It took some time until I realized what exactly had taken place that night. It didn’t have as much to do with the fall of science as it did with a crushing blow to my ego. I had prided myself for so long on always having the answers… and if I didn’t have the answer, I knew there was some scientist out there that did. Stephen Hawking knew. Brian Greene knew. One day, I would know too, it was just a matter of time. My seven-year stint as a “devout atheist” had served my ego well. To finally admit, after keeping Torah and Mitzvahs for months already, that there really was something that I didn’t (and never would) have the answer to was the equivalent of taking a nice pointy needle to an over-inflated balloon. The needle wins.
I’m not the only person in modern times to build such a tower for the sake of ego… it unfortunately runs rampant in modern society. Just like the citizens of Bavel, we want to make names for ourselves. We want to be able to see far and wide when we look down from our towers, and we want people to see us from wherever they happen to be. We want social status, fame and fortune. We want respect. And so we build our towers. We even work with others to get the job done, displaying total unity within the scientific community for the sake of progress, for example.
The only problem is that my tower was on the wrong foundation. I was constructing it for self-glorification rather than nullification to a greater good. I was using numbers and formulas as my bricks and mortar, instead of faith and love. I was reaching up towards status instead of reaching up towards G-d. And so it was only a matter of time until the unstable construction broke down, leaving the shreds of my ego as scattered as the bricks of a collapsed building. And so I was back to the bottom, to lowliness, to not knowing.
Little did I realize then that this “regression” to a level without intellect was not a fall at all, but an enormous ascent to a higher level of faith than had ever been possible for me before. It’s easiest to think about it in terms of levels.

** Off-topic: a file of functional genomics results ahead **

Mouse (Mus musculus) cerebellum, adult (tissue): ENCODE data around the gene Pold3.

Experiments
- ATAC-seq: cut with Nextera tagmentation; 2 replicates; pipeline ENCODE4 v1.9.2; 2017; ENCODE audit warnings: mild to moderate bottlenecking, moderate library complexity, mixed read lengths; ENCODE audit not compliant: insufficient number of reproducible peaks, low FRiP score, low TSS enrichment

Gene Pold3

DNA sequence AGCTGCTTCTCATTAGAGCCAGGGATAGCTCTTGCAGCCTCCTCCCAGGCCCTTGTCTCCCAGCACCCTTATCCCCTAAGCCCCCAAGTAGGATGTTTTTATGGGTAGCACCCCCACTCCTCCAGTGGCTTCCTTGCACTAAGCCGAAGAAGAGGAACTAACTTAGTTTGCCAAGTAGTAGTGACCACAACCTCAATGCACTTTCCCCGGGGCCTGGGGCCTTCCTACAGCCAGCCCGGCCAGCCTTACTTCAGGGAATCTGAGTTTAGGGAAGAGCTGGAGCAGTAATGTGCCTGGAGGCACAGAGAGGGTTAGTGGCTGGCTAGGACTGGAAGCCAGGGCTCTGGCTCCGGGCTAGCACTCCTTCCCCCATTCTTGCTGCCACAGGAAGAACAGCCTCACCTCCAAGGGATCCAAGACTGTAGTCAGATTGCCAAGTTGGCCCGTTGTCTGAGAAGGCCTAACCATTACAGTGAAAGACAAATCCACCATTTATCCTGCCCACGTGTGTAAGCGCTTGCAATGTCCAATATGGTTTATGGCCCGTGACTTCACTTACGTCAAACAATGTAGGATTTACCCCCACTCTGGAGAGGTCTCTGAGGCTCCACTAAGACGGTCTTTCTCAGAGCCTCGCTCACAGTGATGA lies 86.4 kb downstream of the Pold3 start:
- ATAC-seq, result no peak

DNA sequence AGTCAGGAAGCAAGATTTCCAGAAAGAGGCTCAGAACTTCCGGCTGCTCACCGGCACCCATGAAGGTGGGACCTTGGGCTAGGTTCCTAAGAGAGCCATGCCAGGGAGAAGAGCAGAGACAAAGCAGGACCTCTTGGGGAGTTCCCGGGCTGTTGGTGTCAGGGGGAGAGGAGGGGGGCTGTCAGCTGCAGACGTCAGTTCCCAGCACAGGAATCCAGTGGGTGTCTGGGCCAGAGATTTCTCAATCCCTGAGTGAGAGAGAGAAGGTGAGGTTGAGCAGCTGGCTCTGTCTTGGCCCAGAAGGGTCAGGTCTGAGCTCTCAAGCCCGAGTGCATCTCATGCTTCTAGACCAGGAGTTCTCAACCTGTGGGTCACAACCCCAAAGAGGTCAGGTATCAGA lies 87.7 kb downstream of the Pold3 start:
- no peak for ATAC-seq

At the bottom level you have faith that is “blind.” This faith is below intellect. Don’t ask questions, just swallow the answers you’re given and move on.
The middle level is the faith within intellect. Judaism prides itself on the fact that we never stop asking questions. We always analyze and struggle to understand our place in the world. The faith that we reach as a result of our own mental battles is unmeasurably stronger than the blind faith of the first level. Yet there is a higher level still.
The highest level is back to faith without intellect. The difference is that instead of faith below intellect, we’re now at a level of faith that is wholly above intellect. We’ve battled it out in our minds, we’ve analyzed and over-analyzed. We’ve drawn conclusions. We’ve even reached answers. And yet, despite all of this, we come to the realization that there are some things that are completely outside the realm of human comprehension. It’s like trying to wrap your mind around the concept of infinity. Or what lies outside the edge of the universe if it’s even more nothing than the nothing of a vacuum. Our limited number of brain neurons cannot fire rapidly enough to grapple with such concepts. How much more so should the true knowledge of the Creator, who is so infinitely powerful that he was able to create such concepts, be a complete and total mystery to us! To say that we truly understand His will is to confine a being so unlimited that He isn’t even limited to being unlimited! (Think about that one for a minute.)
And so, over the years I’ve come to the realization that sometimes a crumbling tower and the wind-scattered shreds of our own egos can actually be the greatest blessing in disguise. It allows us to reach a level of connection with the Infinite that is impossible if our own greatness stands in the way. And I’d much rather stand at ground level on a solid foundation of Torah and love and holiness anyway.
May we all be blessed to realize what the solid foundation in life is without having to experience a crumbling tower first. May we join together in unity for holy purposes rather than selfish ones, and may we merit to see the greatest level of unity possible with the coming of Moshiach speedily in our days!
With prayers to the true Tower of Strength, G-d, for the immediate redemption, Rucheli
[For more on the Tower of Bavel in this week’s Torah portion, check out the Chabad.org library.]